Fish species distribution in relation to water quality gradients in the North Branch of the Moose River Basin

Carl L. Schofield, Charles T. Driscoll

Research output: Contribution to journalArticlepeer-review

57 Scopus citations


The distribution of fish species in the North Branch of the Moose River (Lake Rondaxe to headwaters of Big Moose Lake) was determined by intensive netting and electrofishing surveys of lakes and streams in the watershed during 1982-83. A chronology of changes in fish species occurrence in the drainage system was reconstructed from earlier published surveys conducted in 1882 and 1931 and unpublished survey data obtained by the NYSDEC during the period 1948-1975. Native species present in 1882 were also collected in 1931. Smallmouth bass (Micropterus dolomieu) were introduced in the early 1900's and were present in collections made in 1931. Major changes in the fish community have taken place since 1931. The smallmouth bass and many of the native species found in the earlier surveys were either absent or restricted in occurrence to downstream sites (eg. L. Rondaxe and Moss L. sub-drainage) in 1982. Non-native species introduced after 1931 (yellow perch, Perca flavescens; central mudminnow, Umbra limi; banded killifish, Fundulus diaphanus) are currently widely distributed throughout the drainage system. In particular, the yellow perch is now a dominant species in the larger lakes of the basin. Comparisons of survival rates for caged fish transferred from high to low pH sites in the Big Moose drainage system demonstrated relatively greater acid tolerane of non-native species (yellow perch, mudminnow, killifish) than native cyprinids. Watershed acidity gradients (pH and aluminum concentrations) and relative physiological acid tolerance are major determinants of currently observed fish species distribution patterns in the North Branch of the Moose River. Differences in age and size structure of fish populations inhabiting acidic and non-acidic lakes of the drainage system were apparent, but difficult to interpret without additional information onpopulation size and potential density dependent parameters such as age specific growth and survival rates. Differential hatching success was observed for yellow perch eggs reciprocally transferred between acid (Big Moose) and neutral (Moss L.) lakes. Eggs transferred from Moss L. to Big Moose L. exhibited poor hatching success as a result of alterations in egg membrane structure that inhibited normal egg expansion and the hatching process. This effect was not evident in eggs from the same parents reared in Moss Lake nor in eggs from the Big Moose parents reared in both lakes. These experimental observations suggested possible genetic adaptation to acid stress by the yellow perch population inhabiting Big Moose Lake.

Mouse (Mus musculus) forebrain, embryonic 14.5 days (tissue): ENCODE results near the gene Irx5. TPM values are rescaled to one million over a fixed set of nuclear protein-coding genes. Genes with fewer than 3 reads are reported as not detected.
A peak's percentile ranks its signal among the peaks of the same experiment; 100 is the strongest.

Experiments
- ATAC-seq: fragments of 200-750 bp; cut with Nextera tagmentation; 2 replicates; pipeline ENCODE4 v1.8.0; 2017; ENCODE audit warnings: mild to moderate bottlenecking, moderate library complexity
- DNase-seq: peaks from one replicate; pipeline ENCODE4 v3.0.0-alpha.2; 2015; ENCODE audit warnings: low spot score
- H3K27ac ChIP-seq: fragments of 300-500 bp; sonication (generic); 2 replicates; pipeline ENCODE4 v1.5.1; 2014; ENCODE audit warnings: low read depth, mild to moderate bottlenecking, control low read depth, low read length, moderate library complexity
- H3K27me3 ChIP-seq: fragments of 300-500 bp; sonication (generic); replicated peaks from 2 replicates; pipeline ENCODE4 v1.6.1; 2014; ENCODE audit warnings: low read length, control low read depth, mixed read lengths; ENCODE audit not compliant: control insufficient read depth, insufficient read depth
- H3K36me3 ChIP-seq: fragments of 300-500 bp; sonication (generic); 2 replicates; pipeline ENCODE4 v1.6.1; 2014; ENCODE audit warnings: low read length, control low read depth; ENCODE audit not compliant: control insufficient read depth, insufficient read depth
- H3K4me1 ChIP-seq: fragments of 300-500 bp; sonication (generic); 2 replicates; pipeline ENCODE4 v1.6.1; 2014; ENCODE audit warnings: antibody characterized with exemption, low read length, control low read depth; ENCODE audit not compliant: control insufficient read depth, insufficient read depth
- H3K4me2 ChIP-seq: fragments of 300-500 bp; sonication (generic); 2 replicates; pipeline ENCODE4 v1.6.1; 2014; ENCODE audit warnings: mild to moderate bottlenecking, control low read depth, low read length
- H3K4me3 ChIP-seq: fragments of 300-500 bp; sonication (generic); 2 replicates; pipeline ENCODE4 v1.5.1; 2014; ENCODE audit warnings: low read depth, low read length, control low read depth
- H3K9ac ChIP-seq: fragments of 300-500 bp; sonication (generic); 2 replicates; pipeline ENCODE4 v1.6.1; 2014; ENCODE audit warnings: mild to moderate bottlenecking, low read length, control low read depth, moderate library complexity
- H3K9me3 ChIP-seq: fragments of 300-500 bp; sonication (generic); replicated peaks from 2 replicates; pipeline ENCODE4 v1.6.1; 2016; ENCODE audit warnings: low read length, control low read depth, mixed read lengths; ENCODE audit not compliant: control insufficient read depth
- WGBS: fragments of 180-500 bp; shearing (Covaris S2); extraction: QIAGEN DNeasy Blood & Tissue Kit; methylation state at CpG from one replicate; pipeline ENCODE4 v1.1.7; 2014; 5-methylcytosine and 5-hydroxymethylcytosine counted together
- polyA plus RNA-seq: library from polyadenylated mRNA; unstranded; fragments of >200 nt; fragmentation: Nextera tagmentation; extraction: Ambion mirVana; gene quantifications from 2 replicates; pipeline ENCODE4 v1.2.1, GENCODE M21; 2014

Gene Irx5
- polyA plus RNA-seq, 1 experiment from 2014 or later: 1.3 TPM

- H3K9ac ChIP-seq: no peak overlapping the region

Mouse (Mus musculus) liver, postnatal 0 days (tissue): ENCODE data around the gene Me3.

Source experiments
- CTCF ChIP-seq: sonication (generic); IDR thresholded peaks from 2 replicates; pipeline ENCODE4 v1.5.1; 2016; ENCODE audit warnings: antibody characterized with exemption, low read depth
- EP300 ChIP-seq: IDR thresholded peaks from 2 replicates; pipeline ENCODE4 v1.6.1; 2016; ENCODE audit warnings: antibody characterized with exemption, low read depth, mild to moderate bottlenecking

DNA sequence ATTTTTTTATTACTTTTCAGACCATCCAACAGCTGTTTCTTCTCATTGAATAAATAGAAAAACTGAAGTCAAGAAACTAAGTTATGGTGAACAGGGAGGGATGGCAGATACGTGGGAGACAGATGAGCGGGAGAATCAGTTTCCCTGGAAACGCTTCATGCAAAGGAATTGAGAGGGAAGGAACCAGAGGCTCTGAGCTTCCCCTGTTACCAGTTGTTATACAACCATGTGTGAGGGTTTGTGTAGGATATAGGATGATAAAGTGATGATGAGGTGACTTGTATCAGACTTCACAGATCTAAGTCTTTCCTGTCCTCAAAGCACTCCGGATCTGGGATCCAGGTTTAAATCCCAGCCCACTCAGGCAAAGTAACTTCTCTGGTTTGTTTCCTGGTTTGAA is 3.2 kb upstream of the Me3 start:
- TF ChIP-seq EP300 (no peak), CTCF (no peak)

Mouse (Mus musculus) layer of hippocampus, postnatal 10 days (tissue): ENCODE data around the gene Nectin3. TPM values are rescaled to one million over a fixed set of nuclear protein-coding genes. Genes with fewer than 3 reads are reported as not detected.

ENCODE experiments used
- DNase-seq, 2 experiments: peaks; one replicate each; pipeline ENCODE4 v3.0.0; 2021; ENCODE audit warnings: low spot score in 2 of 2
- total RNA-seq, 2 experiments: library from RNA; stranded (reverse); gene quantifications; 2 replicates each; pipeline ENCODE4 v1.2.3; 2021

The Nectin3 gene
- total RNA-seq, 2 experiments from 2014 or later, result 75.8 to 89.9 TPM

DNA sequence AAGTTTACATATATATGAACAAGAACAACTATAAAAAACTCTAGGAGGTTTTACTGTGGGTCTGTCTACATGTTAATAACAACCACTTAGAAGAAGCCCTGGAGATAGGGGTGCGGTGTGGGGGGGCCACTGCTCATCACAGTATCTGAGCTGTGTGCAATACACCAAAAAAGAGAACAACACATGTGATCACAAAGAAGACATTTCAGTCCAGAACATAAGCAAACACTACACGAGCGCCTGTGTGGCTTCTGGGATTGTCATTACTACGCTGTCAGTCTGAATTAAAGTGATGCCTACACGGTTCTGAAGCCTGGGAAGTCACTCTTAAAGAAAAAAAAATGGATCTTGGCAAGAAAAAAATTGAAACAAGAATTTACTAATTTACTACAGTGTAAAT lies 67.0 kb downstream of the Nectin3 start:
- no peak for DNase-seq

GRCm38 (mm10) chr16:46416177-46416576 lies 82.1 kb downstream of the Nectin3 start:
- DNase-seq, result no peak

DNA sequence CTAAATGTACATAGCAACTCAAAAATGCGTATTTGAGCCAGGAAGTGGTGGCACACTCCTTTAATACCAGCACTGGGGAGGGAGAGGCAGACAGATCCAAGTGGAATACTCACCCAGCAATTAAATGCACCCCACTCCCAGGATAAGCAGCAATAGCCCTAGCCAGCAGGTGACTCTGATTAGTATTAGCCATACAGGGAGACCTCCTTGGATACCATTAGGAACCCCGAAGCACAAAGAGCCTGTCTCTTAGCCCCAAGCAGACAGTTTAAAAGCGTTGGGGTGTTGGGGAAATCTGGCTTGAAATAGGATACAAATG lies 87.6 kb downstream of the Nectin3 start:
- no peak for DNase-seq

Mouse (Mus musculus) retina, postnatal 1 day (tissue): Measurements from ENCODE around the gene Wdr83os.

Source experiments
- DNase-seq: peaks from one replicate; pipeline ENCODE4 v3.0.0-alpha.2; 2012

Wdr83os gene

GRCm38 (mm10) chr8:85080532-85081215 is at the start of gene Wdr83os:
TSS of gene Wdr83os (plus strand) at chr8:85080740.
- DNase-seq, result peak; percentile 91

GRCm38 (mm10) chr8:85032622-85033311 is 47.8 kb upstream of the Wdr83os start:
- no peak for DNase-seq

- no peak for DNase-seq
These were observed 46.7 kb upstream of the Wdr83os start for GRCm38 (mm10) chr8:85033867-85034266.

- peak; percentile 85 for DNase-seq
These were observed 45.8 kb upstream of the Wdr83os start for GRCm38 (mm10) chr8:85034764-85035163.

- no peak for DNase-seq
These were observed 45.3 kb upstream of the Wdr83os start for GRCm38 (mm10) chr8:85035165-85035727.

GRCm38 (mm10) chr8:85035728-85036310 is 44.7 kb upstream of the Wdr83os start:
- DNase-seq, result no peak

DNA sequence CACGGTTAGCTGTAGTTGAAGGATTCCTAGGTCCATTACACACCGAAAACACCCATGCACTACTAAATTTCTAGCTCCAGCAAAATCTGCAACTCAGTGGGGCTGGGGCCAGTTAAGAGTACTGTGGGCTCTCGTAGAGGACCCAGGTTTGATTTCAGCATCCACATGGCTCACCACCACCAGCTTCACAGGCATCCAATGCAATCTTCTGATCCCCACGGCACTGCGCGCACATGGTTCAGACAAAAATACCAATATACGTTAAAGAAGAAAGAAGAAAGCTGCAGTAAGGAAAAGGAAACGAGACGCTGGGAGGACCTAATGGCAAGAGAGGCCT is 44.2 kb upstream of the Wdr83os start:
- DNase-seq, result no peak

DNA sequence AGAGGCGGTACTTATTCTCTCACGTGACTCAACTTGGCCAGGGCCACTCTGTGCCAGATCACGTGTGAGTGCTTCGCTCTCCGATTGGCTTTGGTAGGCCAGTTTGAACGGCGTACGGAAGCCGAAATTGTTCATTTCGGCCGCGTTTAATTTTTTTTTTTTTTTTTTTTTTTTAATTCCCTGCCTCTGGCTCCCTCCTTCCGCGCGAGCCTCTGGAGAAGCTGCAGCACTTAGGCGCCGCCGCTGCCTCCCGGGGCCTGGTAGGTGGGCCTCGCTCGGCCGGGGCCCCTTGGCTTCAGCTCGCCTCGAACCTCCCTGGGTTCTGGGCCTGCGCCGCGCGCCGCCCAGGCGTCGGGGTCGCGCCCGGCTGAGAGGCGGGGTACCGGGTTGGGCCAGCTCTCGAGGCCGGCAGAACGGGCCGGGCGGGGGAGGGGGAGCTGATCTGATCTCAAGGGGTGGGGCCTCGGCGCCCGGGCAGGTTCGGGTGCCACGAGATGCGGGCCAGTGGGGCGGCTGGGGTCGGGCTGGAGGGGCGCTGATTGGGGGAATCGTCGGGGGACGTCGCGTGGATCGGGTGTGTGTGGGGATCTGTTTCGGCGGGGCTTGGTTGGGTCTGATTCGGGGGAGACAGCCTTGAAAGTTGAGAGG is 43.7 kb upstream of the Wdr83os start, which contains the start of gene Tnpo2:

Original languageEnglish (US)
Pages (from-to)63-85
Number of pages23
Issue number1-3
StatePublished - Feb 1987


  • Acidification
  • Adirondacks
  • aluminum
  • fish distribution
  • water quality

ASJC Scopus subject areas

  • Environmental Chemistry
  • Water Science and Technology
  • Earth-Surface Processes


Dive into the research topics of 'Fish species distribution in relation to water quality gradients in the North Branch of the Moose River Basin'. Together they form a unique fingerprint.

Cite this